After 50 years of enthusiastic support for boldly going into the unknown, William Shatner was finally formally honoured by NASA with a Distinguished Public Service Medal. This highest honour has been awarded to only a handful of people for their support of space exploration.
The original space cowboy William Shatner receiving his medal from NASA Deputy Associate Administrator Bob Jacobs. Image Credit: NASA
The Distinguished Public Service Medal is the highest honour that NASA can bestow on anyone outside the government's employment. The citation reads, "For outstanding generosity and dedication to inspiring new generations of explorers around the world, and for unwavering support for NASA and its missions of discovery." Shatner is an irrepressible advocate for NASA's mission of exploration, and just possibly for all the cool technology that we get as a delightful side-effect.
The positive relationship between NASA and Star Trek started early. Most recently, Shatner volunteered his voice to host the NASA documentary on the 30th anniversary of the Space Shuttle, and as one of the final wake-up calls for the astronauts of the STS-133 mission. He even got involved with the charming Martian rovers, narrating a preview of Curiosity's dramatic arrival to the red planet.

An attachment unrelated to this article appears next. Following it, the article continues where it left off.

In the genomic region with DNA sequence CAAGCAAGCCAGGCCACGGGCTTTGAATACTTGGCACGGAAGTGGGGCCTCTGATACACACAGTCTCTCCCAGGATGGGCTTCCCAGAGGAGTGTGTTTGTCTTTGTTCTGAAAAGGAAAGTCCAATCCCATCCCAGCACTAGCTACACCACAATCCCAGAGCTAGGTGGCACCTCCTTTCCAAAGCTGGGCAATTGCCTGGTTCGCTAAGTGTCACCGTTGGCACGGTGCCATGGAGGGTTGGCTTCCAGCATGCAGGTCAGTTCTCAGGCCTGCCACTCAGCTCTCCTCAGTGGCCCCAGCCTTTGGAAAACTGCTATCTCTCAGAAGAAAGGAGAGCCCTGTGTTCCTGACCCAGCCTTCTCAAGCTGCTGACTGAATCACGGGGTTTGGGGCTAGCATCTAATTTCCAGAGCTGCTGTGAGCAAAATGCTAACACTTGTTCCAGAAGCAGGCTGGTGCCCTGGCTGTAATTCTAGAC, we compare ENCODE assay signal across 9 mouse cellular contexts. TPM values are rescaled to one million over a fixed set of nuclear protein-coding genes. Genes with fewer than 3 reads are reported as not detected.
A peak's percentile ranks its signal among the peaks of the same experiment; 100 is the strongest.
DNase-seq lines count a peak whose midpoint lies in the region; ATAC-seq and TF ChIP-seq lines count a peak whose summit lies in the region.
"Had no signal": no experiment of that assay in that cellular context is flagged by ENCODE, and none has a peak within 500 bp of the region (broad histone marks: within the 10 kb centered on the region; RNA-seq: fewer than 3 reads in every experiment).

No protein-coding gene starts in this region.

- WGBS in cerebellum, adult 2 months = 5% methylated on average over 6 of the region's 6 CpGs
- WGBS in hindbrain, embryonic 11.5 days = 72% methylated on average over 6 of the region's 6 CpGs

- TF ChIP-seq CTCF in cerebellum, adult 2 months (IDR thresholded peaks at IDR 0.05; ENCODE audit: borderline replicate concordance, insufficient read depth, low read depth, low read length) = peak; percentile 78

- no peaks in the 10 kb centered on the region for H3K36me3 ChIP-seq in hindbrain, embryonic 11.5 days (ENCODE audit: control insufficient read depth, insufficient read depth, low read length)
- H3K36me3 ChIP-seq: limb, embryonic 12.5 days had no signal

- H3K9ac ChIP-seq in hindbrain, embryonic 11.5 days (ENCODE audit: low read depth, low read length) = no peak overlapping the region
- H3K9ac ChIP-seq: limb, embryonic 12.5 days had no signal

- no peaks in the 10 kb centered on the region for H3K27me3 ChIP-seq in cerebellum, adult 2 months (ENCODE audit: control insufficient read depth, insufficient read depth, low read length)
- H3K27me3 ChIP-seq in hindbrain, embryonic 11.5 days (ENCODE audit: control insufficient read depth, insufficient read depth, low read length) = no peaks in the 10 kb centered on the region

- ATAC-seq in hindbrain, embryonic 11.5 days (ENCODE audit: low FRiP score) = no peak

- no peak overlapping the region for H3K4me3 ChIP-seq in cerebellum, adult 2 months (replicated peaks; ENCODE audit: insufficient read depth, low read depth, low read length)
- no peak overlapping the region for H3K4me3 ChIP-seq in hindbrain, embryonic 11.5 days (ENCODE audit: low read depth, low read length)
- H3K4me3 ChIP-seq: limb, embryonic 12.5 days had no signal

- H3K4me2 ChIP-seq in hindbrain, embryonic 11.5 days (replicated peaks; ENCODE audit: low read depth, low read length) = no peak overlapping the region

Aside from the formal volunteer service, Shatner is a culture-creator embracing the joy of science, in his words and his work. Sure, Star Trek has its idiosyncrasies when it comes to techno-babble, but how many scientists and engineers working today were directly inspired by watching Shatner and his crew explore the unknown? More than that, he continues to be an advocate for current science fiction shows, lending his charisma to build ratings for scifi television. Quantifying his contributions to supporting the development of proto-scientists is tricky, but qualitatively it's clear that through his efforts, science is a little bit more cool than it could have been.
Congratulations, Captain. This honour is well-deserved, and a long time coming.
Need more? Here's a snippet of real-life Star Trek science.